Next week, I will be giving a brief D’var Torah (a talk of the weekly Torah portion) at a meeting. In a beautiful synchronicity (as my father calls it), this Torah portion, Kedoshim, Leviticus 19:1 – 20:27, happens to be the same as my Bat Mitzvah. Kedoshim means holy ones and it begins: “You shall be holy, for I, the Lord your G-d, am holy.”
In another beautiful synchronicity, a week later, my ex-husband and I go into mediation over some legal matters. Later that week I will marry my 10th couple and a couple weeks after that, my-ex husband is getting remarried.
On the same day that I wrote the wedding ceremony, ampersands galore, I edited an addendum to our divorce decree, colons galore. Under the illusion of binding and boundaries, lies the same foundation: a yearning for certainty, to know that we are safe and protected by something more powerful than we perceive ourselves to be.
Humans need security, predictability, rules and constructs; it assuages the ache of knowing that we actually don’t have control and that there are no boundaries. We are connected and bound by a cosmic ampersand, impenetrable, unbreakable. Love exists and remains whether acknowledged or not, despite every effort to shelter oneself or one another from that reality.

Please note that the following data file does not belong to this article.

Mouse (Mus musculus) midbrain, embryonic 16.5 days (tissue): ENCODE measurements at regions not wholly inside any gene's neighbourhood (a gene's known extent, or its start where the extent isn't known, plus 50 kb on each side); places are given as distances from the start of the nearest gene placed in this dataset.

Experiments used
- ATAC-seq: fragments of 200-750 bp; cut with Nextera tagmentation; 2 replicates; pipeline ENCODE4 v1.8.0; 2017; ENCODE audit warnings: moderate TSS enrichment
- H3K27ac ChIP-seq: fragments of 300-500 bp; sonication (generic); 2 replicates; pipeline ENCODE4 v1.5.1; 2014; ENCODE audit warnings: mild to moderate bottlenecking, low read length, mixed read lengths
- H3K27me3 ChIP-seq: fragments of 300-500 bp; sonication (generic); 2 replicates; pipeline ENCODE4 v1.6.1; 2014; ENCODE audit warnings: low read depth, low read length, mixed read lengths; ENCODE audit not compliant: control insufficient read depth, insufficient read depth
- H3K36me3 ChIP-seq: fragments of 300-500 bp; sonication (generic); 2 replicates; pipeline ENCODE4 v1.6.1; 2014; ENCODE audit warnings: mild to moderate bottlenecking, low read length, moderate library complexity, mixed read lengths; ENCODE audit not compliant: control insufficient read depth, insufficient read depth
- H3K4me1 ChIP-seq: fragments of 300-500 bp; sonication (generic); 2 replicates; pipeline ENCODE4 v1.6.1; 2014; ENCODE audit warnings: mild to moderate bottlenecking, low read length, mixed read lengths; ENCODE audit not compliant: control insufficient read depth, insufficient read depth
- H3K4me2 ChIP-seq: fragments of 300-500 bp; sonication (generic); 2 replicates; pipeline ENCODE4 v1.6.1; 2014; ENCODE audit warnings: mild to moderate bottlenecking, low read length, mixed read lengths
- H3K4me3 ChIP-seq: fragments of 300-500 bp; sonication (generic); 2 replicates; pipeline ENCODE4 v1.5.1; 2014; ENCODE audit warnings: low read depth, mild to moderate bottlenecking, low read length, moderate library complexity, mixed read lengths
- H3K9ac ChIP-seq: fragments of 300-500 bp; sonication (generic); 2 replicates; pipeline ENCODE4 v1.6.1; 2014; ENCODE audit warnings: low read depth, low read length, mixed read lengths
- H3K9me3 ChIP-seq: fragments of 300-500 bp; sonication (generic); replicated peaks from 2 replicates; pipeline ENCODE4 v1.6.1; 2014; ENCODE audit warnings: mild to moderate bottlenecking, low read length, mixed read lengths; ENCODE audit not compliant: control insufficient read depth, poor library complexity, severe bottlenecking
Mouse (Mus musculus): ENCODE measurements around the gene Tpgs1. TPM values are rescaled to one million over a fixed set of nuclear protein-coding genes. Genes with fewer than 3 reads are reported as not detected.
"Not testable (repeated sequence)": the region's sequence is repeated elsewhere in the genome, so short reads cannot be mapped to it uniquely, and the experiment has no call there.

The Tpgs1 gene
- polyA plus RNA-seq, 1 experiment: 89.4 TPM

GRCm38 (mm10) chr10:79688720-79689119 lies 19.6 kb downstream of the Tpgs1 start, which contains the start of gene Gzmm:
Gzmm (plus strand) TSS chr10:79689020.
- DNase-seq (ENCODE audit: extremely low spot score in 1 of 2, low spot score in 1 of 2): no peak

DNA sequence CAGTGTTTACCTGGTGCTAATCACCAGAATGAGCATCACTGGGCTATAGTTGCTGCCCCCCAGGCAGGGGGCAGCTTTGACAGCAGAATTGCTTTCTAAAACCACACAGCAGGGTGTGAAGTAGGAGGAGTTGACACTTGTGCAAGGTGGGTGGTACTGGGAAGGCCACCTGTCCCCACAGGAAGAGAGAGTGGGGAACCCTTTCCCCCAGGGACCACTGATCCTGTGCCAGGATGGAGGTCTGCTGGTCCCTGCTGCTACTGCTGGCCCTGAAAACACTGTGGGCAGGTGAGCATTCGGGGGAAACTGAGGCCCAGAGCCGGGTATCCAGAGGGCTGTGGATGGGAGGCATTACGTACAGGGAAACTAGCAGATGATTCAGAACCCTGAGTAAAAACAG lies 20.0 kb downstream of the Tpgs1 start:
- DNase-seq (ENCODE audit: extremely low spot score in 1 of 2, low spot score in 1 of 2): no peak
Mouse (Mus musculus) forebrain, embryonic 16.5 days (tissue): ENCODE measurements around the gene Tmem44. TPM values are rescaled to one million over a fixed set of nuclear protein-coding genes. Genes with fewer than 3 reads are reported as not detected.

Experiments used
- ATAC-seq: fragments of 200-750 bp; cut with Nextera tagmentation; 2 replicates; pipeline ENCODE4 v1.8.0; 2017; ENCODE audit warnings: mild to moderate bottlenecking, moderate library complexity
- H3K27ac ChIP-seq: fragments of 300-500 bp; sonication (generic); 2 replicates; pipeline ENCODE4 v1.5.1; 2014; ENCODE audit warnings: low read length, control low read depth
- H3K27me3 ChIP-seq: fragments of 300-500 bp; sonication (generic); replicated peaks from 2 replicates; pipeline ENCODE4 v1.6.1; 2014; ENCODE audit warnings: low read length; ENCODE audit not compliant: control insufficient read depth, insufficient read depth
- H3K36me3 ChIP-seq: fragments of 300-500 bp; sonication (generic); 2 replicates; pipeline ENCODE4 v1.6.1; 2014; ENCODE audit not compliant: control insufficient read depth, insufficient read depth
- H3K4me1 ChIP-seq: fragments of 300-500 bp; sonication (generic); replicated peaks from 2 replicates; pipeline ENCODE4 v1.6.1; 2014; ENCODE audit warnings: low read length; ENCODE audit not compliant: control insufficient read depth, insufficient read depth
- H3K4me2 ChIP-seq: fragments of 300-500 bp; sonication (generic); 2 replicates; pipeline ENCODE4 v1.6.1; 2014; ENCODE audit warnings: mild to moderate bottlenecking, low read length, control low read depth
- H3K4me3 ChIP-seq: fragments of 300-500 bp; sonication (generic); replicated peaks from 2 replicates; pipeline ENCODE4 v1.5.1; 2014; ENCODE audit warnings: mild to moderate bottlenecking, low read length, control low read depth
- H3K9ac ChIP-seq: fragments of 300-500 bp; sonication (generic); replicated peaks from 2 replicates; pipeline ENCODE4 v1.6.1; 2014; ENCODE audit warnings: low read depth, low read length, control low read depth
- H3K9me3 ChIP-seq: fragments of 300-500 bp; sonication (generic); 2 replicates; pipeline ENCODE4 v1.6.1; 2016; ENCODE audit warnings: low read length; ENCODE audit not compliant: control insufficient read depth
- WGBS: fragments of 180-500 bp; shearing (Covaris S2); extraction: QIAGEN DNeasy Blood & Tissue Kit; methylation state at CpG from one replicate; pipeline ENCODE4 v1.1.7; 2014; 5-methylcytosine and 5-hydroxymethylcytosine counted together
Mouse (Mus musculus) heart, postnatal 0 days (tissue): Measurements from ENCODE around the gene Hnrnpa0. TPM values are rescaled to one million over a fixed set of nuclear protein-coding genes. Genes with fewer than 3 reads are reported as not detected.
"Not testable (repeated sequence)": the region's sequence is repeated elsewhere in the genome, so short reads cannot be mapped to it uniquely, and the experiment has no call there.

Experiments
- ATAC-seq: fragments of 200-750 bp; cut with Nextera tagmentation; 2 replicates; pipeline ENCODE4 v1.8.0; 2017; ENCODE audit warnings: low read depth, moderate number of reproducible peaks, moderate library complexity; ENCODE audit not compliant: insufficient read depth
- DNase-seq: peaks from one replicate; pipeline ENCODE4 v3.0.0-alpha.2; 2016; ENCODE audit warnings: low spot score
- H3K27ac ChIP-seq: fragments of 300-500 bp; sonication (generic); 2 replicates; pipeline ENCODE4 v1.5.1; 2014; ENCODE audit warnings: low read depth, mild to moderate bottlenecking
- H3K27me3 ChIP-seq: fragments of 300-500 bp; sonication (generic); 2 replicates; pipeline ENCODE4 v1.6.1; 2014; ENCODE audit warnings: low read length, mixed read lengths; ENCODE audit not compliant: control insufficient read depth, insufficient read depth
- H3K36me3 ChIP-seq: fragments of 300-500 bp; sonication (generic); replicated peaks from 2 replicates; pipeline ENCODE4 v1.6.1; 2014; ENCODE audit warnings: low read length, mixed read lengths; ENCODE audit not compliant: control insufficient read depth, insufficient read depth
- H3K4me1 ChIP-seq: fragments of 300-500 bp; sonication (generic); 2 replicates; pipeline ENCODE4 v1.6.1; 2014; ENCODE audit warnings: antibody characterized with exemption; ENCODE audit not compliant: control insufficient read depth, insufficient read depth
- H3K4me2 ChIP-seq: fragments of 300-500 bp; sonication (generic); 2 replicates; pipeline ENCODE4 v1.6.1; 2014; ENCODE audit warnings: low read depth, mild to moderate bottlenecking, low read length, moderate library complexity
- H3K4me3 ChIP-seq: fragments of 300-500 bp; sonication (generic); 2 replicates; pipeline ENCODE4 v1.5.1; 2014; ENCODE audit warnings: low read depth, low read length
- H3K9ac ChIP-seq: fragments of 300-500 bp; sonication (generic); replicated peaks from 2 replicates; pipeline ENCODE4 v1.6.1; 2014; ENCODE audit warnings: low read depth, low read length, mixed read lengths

The beautiful synchronicity of the opportunity to recite the same holy words that I chanted as a naïve 12 year old is that now they are no longer words and I am no longer naïve. I am being called to live them: “You shall be holy, for I, the Lord your G-d am holy.”
Within Kedoshim resides the commandment that the great sage Hillel remarked: “This is the entire Torah, the rest is commentary” – “Love your fellow as yourself.”
“Love your fellow as yourself.”
What else is there in life? If one is willing to do this, then justice, peace and truth become a reality.
In the 26 years since I became Bat Mitzvah, I have loved and been loved. I have tried to un-love those that I once loved and attempted to deny their existence. I have opened my heart and I’ve tried to build a fortress around it, too.
And here’s what I’ve learned in the process: Love is love. Holy is holy. Love is holy and holy is love. They are one and the same, and they aren’t going anywhere. Our humanness will leave the holy, but the holy cannot be removed from our humanness, not while we are alive.
We can try to separate ourselves, but no matter what we do, no matter how many colons we try to ink between us and G-d and us and others, we are still in this together.
G-d resides in each one of us as we are and as long as the world remains, our universal holiness does, too. Un-loving is not possible, so the holiest thing we can do is love each other in the way we are asking and needing to be loved, and sometimes, that means writing an ampersand or a colon between us.